The minister’s comments have caused outrage among the opposition, the municipalities, NGOs and a number of civil servants.
“To me, this is an expression of an incomprehensible small-mindedness and unexamined hetz towards a group of people with no opportunity to answer back,” responded Asrin Mesbah from JuraRådgivningen, an NGO that assists people with judiciary issues.
In the media
Troubles in the government: The political scene in Denmark is frozen. Again. Prime minister Lars Løkke Rasmussen, is still having a great deal of trouble finding a majority in parliament and the result of this is that almost none of his bills are passed. The problems are caused by Danks Folkeparti and their new found love: Socialdemokratiet.
The relationship between the two parties is becoming closer and closer, making Rasmussen’s life very difficult and almost impossible for him to obtain the majority in parliament.
Blasphemy: A 42 year old man from Jutland has been prosecuted after burning the Koran and posting the deed on Facebook. He has been prosecuted with blasphemy, and this is only the forth time in modern history that this legal paragraph has been used in Denmark. The penalty for this violation is a fine of 4 months of prison.
Denmark in the World
Green energy might harmonize DK-India relations
Two Danish advisers will visit India to give advice on green energy transition. The trip may signal further cooperation between the two countries which have suffered from strained relationship in 1995. This stems from a dispute over Danish Niels Holck, who helped channel weapons to rebels in the West Bengal. The Indian authorities wanted Holck extradited to India, a request Denmark has refused. Since then, the relations between the two countries have been tense.
“To me, this is a sign that we have broken the ice, in otherwise cold relationship to India. This is of course a small step. But small steps often lead to bigger steps,” said the Danish Minister for Energy and Climate, Lars Christian Lilleholt, to Information.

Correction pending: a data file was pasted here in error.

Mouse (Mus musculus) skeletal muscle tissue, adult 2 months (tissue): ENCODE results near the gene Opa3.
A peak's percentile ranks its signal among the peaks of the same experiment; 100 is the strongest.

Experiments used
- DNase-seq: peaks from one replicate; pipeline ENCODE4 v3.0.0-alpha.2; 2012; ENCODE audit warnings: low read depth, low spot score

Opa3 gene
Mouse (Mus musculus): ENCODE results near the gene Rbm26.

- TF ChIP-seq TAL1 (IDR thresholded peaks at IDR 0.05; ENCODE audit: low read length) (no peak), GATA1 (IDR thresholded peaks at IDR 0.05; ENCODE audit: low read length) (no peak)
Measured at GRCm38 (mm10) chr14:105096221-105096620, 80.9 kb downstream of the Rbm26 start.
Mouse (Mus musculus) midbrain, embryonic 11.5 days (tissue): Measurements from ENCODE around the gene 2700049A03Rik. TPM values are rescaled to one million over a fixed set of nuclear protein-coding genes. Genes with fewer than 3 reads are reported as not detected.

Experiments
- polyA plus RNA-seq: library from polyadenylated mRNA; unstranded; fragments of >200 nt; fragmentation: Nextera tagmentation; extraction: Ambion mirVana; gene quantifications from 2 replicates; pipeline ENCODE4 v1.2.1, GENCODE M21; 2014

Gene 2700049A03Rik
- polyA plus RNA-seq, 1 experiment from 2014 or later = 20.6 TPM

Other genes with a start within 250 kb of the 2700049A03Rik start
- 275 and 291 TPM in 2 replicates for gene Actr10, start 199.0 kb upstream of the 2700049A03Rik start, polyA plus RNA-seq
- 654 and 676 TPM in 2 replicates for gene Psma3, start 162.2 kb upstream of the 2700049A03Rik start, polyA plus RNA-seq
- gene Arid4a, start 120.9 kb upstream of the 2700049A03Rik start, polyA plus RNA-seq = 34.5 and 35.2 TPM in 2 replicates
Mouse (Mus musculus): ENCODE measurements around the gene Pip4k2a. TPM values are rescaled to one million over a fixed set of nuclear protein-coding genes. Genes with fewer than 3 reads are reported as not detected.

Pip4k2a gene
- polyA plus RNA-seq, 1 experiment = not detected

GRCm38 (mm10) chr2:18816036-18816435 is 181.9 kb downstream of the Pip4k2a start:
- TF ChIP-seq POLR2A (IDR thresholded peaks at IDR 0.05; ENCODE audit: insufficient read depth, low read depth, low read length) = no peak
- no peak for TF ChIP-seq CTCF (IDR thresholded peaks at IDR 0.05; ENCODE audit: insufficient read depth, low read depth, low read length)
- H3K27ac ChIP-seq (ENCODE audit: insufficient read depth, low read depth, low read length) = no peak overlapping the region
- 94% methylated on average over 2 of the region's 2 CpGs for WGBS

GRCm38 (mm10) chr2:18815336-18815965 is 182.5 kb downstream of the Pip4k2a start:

Norway is the US new best Scandinavian friend
Norway is developing closer ties with the new US administration, a political move which seems to concern some Danish politicians. Denmark is seen as US’s main ally in the Scandinavian region.
The Danish ministers have not met with anyone from the new US administration. In contrast, the Norwegian Foreign Minister Børge Brende, met with Rex Tillerso, his American counterpart this week. James Mattis, the US Secretary of Defense, has also had a meeting with the Norwegian Minister of Defense, Ine Eriksen Søreide this month. According to the Pentagon, Mattis thanked Norway for its leadership on security issues in the Nordic-Baltic region.
“It is puzzling that they have not formally met with any secretaries, as Norway has. We urge the government to set up meetings to facilitate a good dialogue with our closest allies,” said Peter Skaarup from Dansk Folkeparti to Politiken.
Think about it
Støjberg argues that many refugees use the loophole (described above). In total, 7679 people applied for family reunification in 2016. Out of all the reunifications, 80 persons used the loophole in 2016, according to ministry statistics. That is the equivalent of 0.82 person per municipality in Denmark.
Meet the team that brings you the best Danish news digest:
Anders Bo Andersen holds a bachelor’s degree in International and European Studies and runs a blog on Danish politics. He is currently enrolled in International Journalism studies at Aarhus University.
Elisabeth Bjerregaard Christensen holds a master’s degree in Law from Aarhus University. She has been passionately engaged in politics since the age of 14, and has published several articles on legal and health policies in the Danish media.
Mie Olsen is Jutland Station’s Society Editor. She is currently studying a master’s degree in International Journalism with a specialism in Business and Finance.